The Volatility Framework
Quoting from the volatility home page: "The Volatility Framework is a completely open collection of tools, implemented in Python under the GNU General Public License, for the extraction of digital artifacts from volatile memory (RAM) samples."
Or put more simply, you collect a memory dump from a system and Volatility helps you investigate what was running on the machine at the time of the memory dump.
You can get a list of processes or a list of open files that is computed on a clean system so it's not subject to a potentially-rootkit-replaced /bin/ps or /usr/sbin/lsof.
There are many other useful built in commands and the framework works on Mac, Linux and Windows.
Very basic usage
I used OSXPmem to get a memory dump:
$ sudo ./osxpmem -f raw /tmp/memory.dump
Once you get the dump (which is fairly slow as you're dumping your entire physical memory to disk) you can get a list of running processes:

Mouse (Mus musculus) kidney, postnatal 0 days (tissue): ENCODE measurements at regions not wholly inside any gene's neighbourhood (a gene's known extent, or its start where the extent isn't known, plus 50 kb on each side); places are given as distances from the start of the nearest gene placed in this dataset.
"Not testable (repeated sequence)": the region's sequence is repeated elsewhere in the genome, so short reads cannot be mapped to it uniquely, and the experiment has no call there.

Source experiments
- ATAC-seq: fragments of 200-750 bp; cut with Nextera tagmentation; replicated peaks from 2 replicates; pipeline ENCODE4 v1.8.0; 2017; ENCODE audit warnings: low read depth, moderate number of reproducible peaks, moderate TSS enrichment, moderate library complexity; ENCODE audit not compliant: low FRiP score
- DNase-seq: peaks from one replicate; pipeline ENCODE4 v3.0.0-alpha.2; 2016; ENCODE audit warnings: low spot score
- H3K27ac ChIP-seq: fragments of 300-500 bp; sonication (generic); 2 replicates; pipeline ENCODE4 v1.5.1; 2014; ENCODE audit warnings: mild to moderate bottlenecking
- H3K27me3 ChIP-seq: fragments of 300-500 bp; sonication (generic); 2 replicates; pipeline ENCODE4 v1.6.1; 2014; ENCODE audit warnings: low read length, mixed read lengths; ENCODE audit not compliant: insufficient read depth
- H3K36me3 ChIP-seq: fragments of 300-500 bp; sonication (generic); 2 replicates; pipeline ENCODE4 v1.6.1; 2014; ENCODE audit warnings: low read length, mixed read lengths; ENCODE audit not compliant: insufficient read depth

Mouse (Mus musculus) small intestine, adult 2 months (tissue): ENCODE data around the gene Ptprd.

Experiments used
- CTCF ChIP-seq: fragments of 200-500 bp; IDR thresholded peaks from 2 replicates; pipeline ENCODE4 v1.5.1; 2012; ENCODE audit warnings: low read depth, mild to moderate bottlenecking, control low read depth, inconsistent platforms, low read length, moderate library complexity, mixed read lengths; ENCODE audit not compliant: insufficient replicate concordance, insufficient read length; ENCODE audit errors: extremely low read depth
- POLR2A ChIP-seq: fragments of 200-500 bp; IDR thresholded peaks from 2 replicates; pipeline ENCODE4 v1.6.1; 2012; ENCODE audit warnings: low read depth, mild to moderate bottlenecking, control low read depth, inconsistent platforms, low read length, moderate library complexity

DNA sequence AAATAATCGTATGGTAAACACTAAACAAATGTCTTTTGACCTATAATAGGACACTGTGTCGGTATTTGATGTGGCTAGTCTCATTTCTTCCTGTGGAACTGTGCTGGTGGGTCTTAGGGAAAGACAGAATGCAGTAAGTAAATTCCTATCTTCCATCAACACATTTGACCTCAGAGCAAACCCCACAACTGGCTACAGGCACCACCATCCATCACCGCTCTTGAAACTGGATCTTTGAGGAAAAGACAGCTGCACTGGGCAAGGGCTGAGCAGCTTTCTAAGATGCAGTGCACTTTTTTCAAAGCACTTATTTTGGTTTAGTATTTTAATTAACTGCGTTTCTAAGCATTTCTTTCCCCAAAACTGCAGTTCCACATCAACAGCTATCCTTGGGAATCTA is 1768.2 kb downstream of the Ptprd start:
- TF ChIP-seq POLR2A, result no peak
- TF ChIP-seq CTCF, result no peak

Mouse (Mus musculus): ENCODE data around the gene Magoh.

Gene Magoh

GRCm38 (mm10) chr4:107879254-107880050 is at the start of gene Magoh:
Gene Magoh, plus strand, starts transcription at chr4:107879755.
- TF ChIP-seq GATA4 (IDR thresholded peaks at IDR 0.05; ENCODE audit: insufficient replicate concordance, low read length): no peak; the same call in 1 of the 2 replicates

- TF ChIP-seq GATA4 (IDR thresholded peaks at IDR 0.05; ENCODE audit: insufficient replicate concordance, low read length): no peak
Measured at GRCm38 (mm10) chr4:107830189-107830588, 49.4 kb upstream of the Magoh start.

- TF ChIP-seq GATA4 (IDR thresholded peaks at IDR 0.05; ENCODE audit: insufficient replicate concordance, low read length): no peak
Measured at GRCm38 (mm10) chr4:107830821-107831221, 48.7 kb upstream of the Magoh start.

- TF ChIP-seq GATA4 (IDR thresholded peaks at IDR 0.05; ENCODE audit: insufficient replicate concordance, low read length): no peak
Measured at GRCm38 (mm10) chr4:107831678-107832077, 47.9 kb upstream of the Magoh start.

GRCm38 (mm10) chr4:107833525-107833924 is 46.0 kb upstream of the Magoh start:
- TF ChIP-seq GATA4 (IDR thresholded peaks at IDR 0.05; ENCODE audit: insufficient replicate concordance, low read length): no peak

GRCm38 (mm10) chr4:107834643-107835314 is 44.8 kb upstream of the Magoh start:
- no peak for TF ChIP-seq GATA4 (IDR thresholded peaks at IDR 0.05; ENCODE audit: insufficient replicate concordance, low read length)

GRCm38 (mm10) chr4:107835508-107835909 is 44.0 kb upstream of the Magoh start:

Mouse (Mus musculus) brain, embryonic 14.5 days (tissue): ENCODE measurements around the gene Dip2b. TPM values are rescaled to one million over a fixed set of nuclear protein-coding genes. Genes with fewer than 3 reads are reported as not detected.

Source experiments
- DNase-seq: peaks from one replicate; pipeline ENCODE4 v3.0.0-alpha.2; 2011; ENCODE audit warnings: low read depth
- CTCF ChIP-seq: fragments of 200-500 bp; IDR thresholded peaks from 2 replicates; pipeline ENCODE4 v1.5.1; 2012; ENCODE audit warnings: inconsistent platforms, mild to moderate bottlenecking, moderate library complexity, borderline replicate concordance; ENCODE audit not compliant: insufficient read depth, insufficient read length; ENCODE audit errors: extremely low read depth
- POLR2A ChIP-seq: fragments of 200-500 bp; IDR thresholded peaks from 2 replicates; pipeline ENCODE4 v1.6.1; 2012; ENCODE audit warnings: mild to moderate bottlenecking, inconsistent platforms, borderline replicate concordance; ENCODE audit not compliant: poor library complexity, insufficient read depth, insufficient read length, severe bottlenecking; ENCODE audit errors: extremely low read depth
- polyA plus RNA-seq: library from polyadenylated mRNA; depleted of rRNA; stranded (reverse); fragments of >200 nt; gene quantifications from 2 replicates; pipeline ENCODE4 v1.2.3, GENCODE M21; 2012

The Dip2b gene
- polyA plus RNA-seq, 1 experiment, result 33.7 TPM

$ sudo python vol.py -i /tmp/memory.dump -o ps Password: [+] Process List OFFSET(P) PID PPID PRIORITY NICE PROCESS_NAME USERNAME(UID,GID) CRED(UID,GID) CREATE_TIME (UTC+0) 0x150FBCC0 0 0 0 0 kernel_task (0,0) (0,0) Tue Dec 17 11:36:22 2013 0x15593A80 1 0 128 0 launchd _securityagent(0,0) (0,0) Tue Dec 17 11:36:22 2013 0x155947E0 11 1 255 0 UserEventAgent root(0,0) (0,0) Tue Dec 17 11:37:20 2013
or look up the kernel syscall table:
$ sudo python vol.py -i /tmp/memory.dump -o systab [+] Syscall List NUM ARG_COUNT NAME CALL_PTR ARG_MUNGE32_PTR ARG_MUNGE64_PTR RET_TYPE ARG_BYTES HOOK_FINDER 0 0 _nosys 0xFFFFFF8014DEF270 0x00000000 0x00000000 1 0 True 1 1 _exit 0xFFFFFF8014DCBE50 0xFFFFFF8014BBBD30 0x00000000 0 4 True 2 0 _fork 0xFFFFFF8014DD07E0 0x00000000 0x00000000 1 0 True 3 3 _read 0xFFFFFF8014DEF2D0 0xFFFFFF8014BBBD60 0x00000000 6 12 True 4 3 _write 0xFFFFFF8014DEF980 0xFFFFFF8014BBBD60 0x00000000 6 12 True